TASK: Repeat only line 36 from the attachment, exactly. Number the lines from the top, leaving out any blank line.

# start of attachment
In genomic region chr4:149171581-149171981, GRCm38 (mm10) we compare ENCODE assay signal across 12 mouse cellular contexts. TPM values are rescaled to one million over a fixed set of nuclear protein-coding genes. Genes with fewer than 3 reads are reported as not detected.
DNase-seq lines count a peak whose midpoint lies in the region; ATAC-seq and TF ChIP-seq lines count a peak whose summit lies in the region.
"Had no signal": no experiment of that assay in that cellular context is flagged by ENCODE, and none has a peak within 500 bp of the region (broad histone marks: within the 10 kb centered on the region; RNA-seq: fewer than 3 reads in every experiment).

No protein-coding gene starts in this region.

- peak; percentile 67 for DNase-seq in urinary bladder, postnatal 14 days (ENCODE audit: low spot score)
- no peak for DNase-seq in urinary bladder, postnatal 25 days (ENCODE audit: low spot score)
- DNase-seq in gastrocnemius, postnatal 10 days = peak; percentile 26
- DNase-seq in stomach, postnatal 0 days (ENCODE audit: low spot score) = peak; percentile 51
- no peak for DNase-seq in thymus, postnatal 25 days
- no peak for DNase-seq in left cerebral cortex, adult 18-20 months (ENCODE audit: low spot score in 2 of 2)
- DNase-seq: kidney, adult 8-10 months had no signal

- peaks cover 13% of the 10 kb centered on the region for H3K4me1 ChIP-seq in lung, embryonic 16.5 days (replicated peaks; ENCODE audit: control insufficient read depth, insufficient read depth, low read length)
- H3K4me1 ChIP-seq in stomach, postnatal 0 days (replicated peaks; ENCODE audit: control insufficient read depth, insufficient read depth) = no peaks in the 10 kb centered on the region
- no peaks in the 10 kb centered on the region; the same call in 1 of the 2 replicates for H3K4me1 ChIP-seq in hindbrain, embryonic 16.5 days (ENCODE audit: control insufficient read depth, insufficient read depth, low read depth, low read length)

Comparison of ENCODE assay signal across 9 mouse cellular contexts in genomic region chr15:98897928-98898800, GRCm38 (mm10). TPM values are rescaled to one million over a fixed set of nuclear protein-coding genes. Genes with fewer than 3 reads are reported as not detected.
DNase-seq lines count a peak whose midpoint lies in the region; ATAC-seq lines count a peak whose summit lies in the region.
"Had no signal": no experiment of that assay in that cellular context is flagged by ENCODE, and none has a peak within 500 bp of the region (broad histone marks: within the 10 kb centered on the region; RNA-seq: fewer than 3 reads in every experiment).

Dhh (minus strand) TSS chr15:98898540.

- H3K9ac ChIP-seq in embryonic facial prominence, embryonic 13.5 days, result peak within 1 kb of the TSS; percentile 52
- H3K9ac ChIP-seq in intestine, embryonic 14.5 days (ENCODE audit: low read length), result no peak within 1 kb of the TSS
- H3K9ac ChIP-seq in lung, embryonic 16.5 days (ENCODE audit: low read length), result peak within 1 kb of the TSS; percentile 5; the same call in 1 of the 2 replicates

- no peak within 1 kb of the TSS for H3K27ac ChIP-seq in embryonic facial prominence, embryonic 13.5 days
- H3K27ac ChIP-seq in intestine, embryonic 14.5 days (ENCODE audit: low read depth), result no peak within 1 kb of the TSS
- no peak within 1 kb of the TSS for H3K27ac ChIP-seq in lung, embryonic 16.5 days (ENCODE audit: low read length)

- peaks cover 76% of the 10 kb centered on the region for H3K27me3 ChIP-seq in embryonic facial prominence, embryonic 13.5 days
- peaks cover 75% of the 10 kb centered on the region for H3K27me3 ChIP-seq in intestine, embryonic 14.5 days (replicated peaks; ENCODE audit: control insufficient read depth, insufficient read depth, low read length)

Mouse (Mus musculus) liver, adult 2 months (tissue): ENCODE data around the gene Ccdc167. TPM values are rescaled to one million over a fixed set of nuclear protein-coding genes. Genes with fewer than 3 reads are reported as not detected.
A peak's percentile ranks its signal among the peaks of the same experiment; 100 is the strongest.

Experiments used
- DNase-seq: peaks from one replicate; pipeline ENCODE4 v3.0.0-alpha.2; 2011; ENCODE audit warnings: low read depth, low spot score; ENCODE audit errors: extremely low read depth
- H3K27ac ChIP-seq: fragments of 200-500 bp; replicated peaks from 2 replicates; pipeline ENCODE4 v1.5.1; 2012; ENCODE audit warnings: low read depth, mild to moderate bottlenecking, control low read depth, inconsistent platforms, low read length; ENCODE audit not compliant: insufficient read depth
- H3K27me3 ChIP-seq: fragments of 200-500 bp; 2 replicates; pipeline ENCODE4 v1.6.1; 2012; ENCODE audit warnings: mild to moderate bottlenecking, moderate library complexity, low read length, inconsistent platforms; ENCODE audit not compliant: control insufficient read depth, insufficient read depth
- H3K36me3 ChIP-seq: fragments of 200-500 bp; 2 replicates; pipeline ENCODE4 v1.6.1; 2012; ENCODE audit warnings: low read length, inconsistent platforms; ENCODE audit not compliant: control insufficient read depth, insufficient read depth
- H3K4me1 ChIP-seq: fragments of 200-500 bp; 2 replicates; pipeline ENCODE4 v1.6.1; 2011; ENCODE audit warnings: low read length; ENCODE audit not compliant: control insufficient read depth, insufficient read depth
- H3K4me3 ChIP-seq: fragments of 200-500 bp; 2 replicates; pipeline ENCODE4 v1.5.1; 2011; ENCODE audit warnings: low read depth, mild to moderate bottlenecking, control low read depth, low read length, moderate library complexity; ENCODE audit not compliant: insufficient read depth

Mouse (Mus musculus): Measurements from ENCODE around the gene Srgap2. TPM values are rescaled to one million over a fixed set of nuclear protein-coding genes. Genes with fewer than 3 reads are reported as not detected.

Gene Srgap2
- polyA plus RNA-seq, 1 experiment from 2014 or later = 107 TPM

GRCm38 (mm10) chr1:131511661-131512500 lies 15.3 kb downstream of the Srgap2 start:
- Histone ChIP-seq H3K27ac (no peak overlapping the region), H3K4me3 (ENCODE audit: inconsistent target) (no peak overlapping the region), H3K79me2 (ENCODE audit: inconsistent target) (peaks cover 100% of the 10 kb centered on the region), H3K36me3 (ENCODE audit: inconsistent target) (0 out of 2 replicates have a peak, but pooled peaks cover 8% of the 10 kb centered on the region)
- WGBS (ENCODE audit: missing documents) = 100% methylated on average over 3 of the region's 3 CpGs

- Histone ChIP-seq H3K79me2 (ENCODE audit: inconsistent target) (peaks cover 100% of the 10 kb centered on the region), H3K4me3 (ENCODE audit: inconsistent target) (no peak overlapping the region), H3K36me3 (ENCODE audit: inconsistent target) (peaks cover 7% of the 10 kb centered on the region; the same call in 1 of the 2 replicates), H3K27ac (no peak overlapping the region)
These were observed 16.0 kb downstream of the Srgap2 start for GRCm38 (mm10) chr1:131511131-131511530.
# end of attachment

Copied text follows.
Mouse (Mus musculus): Measurements from ENCODE around the gene Srgap2. TPM values are rescaled to one million over a fixed set of nuclear protein-coding genes. Genes with fewer than 3 reads are reported as not detected.